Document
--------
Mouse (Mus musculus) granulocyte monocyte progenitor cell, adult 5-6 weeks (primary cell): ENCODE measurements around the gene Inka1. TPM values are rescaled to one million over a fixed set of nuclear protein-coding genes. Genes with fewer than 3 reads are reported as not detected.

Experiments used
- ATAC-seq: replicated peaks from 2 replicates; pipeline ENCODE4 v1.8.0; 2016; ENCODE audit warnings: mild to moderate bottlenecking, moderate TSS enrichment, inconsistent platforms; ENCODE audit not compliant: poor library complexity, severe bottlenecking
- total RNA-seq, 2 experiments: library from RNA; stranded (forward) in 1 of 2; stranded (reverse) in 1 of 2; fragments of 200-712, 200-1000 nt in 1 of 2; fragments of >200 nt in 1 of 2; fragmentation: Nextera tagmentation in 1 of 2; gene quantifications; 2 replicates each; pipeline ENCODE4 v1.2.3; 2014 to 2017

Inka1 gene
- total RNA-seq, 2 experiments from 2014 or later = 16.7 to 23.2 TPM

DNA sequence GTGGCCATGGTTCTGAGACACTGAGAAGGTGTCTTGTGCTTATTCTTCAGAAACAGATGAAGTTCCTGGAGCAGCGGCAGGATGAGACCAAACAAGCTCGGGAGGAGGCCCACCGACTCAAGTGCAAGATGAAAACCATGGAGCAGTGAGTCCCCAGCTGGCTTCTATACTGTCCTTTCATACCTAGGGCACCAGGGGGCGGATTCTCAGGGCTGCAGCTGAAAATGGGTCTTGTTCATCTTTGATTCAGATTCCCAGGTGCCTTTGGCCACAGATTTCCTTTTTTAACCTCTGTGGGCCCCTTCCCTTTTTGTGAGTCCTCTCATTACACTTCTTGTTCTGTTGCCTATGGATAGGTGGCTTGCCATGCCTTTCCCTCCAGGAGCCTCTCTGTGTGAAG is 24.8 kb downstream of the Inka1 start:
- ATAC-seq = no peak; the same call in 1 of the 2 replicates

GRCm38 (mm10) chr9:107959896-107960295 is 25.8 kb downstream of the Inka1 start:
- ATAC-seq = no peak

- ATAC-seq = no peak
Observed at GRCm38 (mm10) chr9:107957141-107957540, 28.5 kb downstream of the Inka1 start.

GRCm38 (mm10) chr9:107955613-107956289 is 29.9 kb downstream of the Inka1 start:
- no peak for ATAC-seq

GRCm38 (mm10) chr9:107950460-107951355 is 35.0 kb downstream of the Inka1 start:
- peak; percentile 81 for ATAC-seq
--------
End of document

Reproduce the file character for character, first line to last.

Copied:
Mouse (Mus musculus) granulocyte monocyte progenitor cell, adult 5-6 weeks (primary cell): ENCODE measurements around the gene Inka1. TPM values are rescaled to one million over a fixed set of nuclear protein-coding genes. Genes with fewer than 3 reads are reported as not detected.

Experiments used
- ATAC-seq: replicated peaks from 2 replicates; pipeline ENCODE4 v1.8.0; 2016; ENCODE audit warnings: mild to moderate bottlenecking, moderate TSS enrichment, inconsistent platforms; ENCODE audit not compliant: poor library complexity, severe bottlenecking
- total RNA-seq, 2 experiments: library from RNA; stranded (forward) in 1 of 2; stranded (reverse) in 1 of 2; fragments of 200-712, 200-1000 nt in 1 of 2; fragments of >200 nt in 1 of 2; fragmentation: Nextera tagmentation in 1 of 2; gene quantifications; 2 replicates each; pipeline ENCODE4 v1.2.3; 2014 to 2017

Inka1 gene
- total RNA-seq, 2 experiments from 2014 or later = 16.7 to 23.2 TPM

DNA sequence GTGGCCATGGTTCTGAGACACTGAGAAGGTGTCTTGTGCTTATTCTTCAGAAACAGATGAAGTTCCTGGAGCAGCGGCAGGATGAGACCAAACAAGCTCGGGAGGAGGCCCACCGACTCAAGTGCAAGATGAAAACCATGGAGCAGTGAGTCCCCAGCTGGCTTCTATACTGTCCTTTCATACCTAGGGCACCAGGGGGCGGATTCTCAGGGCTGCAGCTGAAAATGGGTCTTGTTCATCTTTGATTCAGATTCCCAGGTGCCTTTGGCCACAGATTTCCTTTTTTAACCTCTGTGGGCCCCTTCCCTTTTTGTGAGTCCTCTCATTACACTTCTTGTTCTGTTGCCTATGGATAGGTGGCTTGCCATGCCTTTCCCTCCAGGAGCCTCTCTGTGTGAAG is 24.8 kb downstream of the Inka1 start:
- ATAC-seq = no peak; the same call in 1 of the 2 replicates

GRCm38 (mm10) chr9:107959896-107960295 is 25.8 kb downstream of the Inka1 start:
- ATAC-seq = no peak

- ATAC-seq = no peak
Observed at GRCm38 (mm10) chr9:107957141-107957540, 28.5 kb downstream of the Inka1 start.

GRCm38 (mm10) chr9:107955613-107956289 is 29.9 kb downstream of the Inka1 start:
- no peak for ATAC-seq

GRCm38 (mm10) chr9:107950460-107951355 is 35.0 kb downstream of the Inka1 start:
- peak; percentile 81 for ATAC-seq